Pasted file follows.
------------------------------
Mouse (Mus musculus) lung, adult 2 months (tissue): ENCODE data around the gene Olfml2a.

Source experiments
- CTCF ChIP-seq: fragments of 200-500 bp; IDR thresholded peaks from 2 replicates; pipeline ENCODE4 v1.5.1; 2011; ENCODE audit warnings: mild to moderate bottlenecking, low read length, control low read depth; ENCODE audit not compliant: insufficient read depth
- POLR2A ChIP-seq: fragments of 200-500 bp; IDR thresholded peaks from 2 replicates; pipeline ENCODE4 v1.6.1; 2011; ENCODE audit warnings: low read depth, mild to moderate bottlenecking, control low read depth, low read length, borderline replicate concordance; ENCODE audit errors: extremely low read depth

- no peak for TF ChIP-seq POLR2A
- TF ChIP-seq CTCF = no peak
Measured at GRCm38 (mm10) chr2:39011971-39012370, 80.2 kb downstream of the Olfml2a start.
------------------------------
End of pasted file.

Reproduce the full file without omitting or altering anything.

Mouse (Mus musculus) lung, adult 2 months (tissue): ENCODE data around the gene Olfml2a.

Source experiments
- CTCF ChIP-seq: fragments of 200-500 bp; IDR thresholded peaks from 2 replicates; pipeline ENCODE4 v1.5.1; 2011; ENCODE audit warnings: mild to moderate bottlenecking, low read length, control low read depth; ENCODE audit not compliant: insufficient read depth
- POLR2A ChIP-seq: fragments of 200-500 bp; IDR thresholded peaks from 2 replicates; pipeline ENCODE4 v1.6.1; 2011; ENCODE audit warnings: low read depth, mild to moderate bottlenecking, control low read depth, low read length, borderline replicate concordance; ENCODE audit errors: extremely low read depth

- no peak for TF ChIP-seq POLR2A
- TF ChIP-seq CTCF = no peak
Measured at GRCm38 (mm10) chr2:39011971-39012370, 80.2 kb downstream of the Olfml2a start.